2024 : 4 : 22
Rafat Mohammadi

Rafat Mohammadi

Academic rank: Associate Professor
ORCID: https://orcid.org/0000-0003-3675-4851
Education: PhD.
ScopusId: 6601987496
Faculty: Engineering
Address: Arak University


A Molecular Dynamics Simulation Study of In- and Cross-Plane Thermal Conductivity of Bilayer Graphene
bilayer graphene; in-plane thermal conductivity; cross-plane thermal conductivity non-equilibrium molecular dynamics; anisotropic thermal transport
Journal materials
Researchers Rafat Mohammadi ، Mohammadreza Ghaderi ، Ebrahim Hajian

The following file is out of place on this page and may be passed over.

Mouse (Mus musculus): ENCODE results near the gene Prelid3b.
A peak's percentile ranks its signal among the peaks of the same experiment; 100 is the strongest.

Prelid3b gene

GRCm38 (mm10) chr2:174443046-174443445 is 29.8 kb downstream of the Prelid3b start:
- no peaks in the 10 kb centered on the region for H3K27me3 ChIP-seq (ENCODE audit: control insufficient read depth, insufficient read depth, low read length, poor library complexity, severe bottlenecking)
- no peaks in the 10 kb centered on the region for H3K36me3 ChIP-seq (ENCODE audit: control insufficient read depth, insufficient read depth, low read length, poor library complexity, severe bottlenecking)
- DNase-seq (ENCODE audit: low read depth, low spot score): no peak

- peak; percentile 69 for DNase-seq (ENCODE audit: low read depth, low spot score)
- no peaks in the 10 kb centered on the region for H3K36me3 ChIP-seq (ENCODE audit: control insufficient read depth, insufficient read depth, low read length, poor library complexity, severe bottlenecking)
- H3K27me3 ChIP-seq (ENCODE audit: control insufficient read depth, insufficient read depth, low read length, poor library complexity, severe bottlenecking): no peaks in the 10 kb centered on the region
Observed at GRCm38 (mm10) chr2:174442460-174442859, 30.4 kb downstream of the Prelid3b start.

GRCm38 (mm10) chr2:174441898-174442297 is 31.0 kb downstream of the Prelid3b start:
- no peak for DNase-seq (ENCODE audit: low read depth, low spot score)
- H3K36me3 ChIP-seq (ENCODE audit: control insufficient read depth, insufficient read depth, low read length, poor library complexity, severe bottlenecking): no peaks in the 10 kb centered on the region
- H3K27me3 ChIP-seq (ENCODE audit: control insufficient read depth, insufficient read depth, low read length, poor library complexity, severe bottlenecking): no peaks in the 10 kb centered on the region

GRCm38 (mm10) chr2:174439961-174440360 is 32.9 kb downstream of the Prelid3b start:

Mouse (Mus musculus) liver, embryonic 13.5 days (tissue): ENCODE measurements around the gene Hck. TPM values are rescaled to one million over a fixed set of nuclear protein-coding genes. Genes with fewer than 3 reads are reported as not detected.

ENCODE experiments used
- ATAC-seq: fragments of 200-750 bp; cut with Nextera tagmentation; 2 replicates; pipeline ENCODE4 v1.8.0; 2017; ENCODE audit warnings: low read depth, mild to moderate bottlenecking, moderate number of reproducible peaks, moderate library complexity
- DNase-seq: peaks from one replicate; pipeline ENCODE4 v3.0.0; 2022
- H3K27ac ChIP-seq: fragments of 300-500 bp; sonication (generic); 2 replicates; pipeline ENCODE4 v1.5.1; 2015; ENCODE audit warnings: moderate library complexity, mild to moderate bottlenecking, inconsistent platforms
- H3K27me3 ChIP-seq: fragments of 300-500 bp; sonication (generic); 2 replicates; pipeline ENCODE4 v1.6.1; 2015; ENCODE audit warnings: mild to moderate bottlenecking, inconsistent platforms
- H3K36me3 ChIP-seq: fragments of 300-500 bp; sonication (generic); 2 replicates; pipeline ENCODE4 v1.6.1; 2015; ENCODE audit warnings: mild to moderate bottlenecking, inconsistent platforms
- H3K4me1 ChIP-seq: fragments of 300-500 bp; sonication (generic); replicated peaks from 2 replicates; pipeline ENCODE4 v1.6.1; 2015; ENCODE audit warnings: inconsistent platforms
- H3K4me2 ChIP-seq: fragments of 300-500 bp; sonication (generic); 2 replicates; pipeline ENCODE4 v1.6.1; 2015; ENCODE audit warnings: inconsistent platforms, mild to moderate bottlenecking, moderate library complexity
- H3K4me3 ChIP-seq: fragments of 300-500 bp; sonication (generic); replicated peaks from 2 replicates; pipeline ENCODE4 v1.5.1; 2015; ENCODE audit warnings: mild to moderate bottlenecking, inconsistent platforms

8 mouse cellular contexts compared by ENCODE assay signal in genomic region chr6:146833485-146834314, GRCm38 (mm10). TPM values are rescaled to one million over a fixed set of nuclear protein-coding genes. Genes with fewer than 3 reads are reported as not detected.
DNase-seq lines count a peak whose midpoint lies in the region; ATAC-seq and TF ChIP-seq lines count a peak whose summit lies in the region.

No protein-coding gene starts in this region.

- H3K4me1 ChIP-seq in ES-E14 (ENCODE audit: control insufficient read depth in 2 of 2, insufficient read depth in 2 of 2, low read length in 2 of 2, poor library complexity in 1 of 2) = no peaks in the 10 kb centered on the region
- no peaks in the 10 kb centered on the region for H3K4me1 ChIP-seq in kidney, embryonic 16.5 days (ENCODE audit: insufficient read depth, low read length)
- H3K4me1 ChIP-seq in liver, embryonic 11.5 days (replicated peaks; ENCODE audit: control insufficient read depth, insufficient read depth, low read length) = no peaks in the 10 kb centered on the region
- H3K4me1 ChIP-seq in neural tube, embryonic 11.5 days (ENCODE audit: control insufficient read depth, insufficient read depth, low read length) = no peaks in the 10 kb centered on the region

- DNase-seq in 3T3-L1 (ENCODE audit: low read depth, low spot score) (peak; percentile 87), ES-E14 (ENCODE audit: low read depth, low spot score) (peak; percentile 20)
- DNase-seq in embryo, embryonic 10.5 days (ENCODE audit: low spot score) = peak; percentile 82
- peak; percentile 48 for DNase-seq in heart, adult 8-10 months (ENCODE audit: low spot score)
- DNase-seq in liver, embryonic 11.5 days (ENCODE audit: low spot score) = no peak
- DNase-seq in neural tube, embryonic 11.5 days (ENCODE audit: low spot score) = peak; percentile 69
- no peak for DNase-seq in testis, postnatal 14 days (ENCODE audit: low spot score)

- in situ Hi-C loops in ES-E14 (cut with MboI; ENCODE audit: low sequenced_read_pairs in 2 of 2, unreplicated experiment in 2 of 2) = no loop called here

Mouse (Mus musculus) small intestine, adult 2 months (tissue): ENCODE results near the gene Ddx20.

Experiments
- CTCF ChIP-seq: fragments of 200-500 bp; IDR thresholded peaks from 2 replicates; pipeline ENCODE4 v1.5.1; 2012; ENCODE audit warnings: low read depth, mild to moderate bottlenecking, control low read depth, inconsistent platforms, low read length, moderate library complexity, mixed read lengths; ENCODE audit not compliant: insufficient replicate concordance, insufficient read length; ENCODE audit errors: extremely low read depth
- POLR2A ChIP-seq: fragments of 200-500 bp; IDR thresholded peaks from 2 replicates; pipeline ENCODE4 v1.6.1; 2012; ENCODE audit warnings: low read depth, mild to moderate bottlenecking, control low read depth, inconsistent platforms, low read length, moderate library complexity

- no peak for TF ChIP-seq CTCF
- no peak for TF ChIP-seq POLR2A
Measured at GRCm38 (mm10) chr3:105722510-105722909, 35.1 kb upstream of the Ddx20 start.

Efficient thermal management of modern electronics requires the use of thin films with highly an-isotropic thermal conductivity. Such films enable the effective dissipation of excess heat along one direction while simultaneously providing thermal insulation along the perpendicular direction. In this study, we investigate the thermal conductivity of bilayer graphene (BLG) sheets using non-equilibrium molecular dynamics, examining both in-plane and cross-plane thermal conduc-tivities. The in-plane thermal conductivity of 10 nm × 10 nm BLG with zigzag and armchair edges at room temperature is found to be around 204 W/m.K and 124 W/m.K, respectively. The in-plane thermal conductivity of BLG increases with sheet length. For all sizes, BLG with a zigzag edge ex-hibits higher thermal conductivity than that of the armchair edge, with this difference becoming more pronounced as the lengths of the sheets increase. In addition, increasing temperature from 300 K to 600 K decreases the in-plane thermal conductivity of a 10 nm× 10 nm zigzag BLG by about 34%. Similarly, the application of a 12.5% tensile strain induces a 51% reduction in its thermal conductivity compared to the strain-free values. Armchair configurations exhibit similar responses to variations in temperature and strain, but with less sensitivity. Furthermore, the cross-plane thermal conductivity of BLG at 300 K is estimated to be 0.05 W/m·K, significantly lower than the in-plane results by approximately four orders of magnitude. The cross-plane ther-mal conductance of BLG decreases with increasing temperatures, specifically, at 600 K, its value is almost 16% of that observed at 300 K.